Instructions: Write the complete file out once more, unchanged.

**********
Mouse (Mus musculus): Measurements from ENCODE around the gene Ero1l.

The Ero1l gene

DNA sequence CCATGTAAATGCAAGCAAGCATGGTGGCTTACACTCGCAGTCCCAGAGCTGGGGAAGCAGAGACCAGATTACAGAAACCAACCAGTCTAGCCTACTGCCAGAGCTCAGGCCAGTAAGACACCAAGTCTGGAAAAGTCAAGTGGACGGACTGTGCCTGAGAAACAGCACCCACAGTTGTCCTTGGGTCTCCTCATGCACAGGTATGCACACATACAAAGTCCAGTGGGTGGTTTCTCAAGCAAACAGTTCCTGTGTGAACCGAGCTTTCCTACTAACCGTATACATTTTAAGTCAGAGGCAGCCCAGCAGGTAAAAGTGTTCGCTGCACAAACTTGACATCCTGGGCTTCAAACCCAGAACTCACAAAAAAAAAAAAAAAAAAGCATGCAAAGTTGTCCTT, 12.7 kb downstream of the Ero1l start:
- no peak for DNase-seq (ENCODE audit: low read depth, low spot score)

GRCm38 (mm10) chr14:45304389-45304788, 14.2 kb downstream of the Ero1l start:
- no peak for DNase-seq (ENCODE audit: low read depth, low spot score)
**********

Mouse (Mus musculus): Measurements from ENCODE around the gene Ero1l.

The Ero1l gene

DNA sequence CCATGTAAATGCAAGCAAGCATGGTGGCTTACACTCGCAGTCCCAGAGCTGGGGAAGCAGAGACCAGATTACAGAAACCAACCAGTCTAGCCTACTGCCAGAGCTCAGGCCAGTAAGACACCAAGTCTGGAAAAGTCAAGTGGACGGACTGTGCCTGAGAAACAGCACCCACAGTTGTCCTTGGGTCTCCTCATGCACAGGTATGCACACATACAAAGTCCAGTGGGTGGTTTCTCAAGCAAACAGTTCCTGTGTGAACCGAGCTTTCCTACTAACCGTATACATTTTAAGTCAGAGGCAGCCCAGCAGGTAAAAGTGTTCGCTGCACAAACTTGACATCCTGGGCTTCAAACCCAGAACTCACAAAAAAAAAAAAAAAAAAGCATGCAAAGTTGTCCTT, 12.7 kb downstream of the Ero1l start:
- no peak for DNase-seq (ENCODE audit: low read depth, low spot score)

GRCm38 (mm10) chr14:45304389-45304788, 14.2 kb downstream of the Ero1l start:
- no peak for DNase-seq (ENCODE audit: low read depth, low spot score)